Zero trust, a gap to close
Moving from a set of network and security devices configured directly on the console interface to a centralized automated system using an abstracted model is a huge gap to close. It is like moving from monolithic applications to microservices with source repository, continuous deployment and immutable infrastructure. It requires specific network and security devices, an integrated solution, and a full understanding of the APIs that are involved in the ecosystem. But most importantly, it requires a serious dose of confidence in the automation process as everything will be performed automatically.
This is not a standard thinking approach for a network engineer to design a network service from the client usage towards application in a set of YAML files, and totally rely on an automated system to configure an overlay network on all the equipment. The impact could be perceived as larger than when modifying each equipment configuration step by step, which is not possible with underlay and overlay networks.
Manipulating IP addresses is implicit when using SDN, micro-segmentation, IAM and fully automated network process. This is where a midway step in the zero trust journey could be performed through a DNS solution.
When looking at the security side of the zero trust architecture, the only way to reduce the chances of success of an adversary is by understanding the who, what, when, where, and how of their actions. Knowing that most internal threats, in order to go into action, require DNS resolution service, we could think about an intermediate way of enabling and controlling user to application access. Thankfully this solution is available on most current enterprise networks and could be deployed immediately.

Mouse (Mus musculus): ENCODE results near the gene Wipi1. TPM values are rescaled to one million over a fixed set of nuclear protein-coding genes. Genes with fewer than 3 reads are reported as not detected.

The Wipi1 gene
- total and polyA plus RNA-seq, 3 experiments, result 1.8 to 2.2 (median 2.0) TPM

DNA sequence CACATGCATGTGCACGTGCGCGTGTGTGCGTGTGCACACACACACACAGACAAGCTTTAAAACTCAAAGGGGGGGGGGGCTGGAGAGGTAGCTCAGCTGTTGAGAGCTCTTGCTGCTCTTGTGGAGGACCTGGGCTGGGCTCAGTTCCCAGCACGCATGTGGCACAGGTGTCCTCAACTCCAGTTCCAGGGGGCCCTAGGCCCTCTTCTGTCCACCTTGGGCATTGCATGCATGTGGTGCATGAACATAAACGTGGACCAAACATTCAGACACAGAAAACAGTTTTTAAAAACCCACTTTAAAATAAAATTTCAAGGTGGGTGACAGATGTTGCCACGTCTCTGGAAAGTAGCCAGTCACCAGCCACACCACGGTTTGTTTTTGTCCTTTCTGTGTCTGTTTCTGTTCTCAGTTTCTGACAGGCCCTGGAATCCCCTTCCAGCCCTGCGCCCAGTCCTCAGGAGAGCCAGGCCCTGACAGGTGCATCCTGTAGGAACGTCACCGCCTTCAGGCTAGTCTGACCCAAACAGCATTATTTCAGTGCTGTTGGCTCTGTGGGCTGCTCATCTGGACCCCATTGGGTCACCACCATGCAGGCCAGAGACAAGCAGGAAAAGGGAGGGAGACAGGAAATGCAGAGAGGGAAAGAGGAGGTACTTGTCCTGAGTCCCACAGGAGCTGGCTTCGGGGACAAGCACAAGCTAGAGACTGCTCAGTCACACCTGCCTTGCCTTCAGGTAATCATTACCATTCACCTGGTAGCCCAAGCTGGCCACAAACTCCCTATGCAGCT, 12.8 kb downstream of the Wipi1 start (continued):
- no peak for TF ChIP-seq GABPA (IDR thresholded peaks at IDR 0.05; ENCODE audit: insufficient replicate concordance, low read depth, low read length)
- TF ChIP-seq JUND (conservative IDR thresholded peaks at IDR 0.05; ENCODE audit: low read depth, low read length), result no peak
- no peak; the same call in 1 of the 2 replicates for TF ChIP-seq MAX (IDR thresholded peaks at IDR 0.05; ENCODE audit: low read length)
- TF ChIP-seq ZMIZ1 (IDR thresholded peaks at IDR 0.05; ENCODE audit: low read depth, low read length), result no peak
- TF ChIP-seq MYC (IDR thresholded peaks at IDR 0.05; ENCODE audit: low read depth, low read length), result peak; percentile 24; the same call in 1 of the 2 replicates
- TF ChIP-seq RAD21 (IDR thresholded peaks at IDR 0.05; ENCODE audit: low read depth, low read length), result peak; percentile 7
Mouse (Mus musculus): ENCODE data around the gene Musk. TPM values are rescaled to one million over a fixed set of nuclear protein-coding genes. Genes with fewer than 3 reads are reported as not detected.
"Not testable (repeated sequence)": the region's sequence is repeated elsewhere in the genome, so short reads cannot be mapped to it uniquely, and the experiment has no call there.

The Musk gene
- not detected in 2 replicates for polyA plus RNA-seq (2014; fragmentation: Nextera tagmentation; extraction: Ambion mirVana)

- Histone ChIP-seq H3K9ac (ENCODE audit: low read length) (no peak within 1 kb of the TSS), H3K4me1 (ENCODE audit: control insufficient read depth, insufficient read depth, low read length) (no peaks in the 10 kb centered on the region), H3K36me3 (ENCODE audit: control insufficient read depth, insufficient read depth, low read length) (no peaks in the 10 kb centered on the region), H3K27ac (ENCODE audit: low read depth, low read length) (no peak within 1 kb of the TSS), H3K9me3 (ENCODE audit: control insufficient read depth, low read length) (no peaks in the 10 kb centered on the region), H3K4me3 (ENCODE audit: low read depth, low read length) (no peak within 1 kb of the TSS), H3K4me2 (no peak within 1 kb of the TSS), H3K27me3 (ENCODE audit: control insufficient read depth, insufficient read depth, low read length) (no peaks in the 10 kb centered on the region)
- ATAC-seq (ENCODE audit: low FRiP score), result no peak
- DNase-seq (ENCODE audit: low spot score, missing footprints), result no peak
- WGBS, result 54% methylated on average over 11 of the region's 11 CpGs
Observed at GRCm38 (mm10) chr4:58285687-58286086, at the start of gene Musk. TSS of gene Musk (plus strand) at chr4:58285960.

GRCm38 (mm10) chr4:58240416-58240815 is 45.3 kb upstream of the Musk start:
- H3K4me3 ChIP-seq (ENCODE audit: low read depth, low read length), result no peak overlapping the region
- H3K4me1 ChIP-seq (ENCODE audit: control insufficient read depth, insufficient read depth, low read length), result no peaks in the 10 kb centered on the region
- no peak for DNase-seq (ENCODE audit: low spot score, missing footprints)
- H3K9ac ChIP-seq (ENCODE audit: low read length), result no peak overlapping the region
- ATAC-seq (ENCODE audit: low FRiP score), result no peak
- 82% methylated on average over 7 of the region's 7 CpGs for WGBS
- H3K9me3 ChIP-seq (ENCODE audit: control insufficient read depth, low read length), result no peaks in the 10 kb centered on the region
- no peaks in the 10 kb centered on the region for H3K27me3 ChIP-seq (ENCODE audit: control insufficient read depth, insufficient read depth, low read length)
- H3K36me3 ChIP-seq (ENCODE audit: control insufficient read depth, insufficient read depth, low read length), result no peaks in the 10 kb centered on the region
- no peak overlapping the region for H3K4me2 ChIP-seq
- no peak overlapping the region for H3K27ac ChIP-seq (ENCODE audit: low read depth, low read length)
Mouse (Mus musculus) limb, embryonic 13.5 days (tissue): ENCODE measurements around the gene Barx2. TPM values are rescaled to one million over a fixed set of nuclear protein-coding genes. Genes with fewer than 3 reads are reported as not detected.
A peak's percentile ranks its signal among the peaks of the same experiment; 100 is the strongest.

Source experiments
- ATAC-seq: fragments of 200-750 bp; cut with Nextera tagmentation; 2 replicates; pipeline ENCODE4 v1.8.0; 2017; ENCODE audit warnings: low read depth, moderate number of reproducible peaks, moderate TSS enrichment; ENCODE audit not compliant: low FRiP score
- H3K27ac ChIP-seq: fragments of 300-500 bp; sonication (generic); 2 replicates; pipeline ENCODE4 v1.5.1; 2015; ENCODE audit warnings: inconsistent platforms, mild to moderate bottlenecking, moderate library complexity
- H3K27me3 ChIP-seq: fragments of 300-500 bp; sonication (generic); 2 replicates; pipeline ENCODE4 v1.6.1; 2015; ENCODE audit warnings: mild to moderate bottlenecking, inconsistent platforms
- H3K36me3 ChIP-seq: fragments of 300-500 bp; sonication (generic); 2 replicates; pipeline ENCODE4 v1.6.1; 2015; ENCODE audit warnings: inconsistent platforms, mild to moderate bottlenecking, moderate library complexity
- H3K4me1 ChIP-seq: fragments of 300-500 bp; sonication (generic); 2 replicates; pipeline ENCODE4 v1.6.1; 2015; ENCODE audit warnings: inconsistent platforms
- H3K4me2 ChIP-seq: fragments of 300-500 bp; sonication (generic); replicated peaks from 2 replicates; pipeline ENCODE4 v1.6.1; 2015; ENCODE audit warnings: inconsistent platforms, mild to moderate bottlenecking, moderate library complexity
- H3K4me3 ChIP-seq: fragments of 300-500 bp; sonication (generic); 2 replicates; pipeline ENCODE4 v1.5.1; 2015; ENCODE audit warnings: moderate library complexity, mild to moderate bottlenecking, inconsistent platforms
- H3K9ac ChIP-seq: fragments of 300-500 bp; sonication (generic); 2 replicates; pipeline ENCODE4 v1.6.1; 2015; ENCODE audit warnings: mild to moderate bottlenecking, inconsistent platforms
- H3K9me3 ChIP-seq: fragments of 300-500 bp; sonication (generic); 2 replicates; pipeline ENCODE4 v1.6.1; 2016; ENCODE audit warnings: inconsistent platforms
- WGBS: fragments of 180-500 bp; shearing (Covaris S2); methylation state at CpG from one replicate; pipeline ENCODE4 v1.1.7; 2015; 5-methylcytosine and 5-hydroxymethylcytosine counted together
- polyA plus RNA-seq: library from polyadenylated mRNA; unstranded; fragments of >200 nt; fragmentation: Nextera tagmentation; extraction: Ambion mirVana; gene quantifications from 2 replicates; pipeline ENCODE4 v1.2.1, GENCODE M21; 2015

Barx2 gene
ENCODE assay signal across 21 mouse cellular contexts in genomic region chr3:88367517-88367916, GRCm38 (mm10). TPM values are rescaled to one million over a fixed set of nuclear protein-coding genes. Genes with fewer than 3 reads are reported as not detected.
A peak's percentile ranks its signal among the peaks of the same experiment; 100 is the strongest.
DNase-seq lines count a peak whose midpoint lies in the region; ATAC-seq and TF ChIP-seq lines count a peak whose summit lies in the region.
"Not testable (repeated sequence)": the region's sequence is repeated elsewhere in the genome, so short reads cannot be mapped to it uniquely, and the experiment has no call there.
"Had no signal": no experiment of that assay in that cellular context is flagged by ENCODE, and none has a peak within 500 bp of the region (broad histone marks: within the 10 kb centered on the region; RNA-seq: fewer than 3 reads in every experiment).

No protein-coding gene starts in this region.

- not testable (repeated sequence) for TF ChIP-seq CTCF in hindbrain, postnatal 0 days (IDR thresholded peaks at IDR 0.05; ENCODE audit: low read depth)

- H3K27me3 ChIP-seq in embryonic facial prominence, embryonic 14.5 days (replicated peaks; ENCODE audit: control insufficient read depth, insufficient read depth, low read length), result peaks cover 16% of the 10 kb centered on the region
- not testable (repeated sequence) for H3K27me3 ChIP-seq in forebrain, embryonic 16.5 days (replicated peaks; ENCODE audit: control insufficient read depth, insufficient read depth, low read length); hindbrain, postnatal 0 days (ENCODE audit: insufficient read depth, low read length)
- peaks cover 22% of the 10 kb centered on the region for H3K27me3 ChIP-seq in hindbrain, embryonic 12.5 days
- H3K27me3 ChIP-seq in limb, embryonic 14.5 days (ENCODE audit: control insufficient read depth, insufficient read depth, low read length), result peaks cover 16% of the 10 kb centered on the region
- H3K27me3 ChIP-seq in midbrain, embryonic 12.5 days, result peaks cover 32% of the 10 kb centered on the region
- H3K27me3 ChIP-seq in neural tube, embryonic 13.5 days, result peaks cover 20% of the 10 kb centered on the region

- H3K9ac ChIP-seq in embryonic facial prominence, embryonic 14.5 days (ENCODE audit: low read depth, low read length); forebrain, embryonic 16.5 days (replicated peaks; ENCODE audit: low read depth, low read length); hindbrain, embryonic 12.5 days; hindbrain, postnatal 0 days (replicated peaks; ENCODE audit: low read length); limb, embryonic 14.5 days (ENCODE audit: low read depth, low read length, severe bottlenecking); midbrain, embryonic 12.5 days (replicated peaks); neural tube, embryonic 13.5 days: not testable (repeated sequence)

DNS security is key in zero trust architecture
A DNS solution is a central network foundation, distributed and scalable, providing information for any client to access every application and service. Most of the traffic first goes through a DNS address resolution, so DNS plays a major role in the attack schema of most malware, ransomware and Command and Control (C2) communication. This known fact has been proven by multiple studies.
In addition, the DNS service knows each client on the network in detail. It knows their normal traffic patterns and the applications they access (since normal behavior is to resolve the address of a service before accessing it). Any deviance from this pattern, every request for a different application, a domain on the internet or any advanced usage relies from the very beginning on DNS requests. DNS has perfect visibility over all the traffic for each user, resource and server on the network, and therefore should be used as the first line of defense. This could be easily applied on a micro-segment of the size of a unique IP address. What is complex at the whole network level becomes easy to perform at the DNS client level. This is what an advanced DNS firewall solution offers.
DNS combined with threat intelligence can enhance the security of each micro-segment by analyzing client behavior and answering the client accordingly. Advanced patterns could be applied to be more reactive to abnormal behaviors, while predictive analysis and machine learning approaches would allow for being one step ahead of attackers on internal threats and result in quicker answers.
A DNS security solution with filtering at the client level authorizes enhancement in global enterprise network security. It provides a real increment in protecting infrastructures and can help network and security engineers to move forward towards zero trust architecture at their own speed.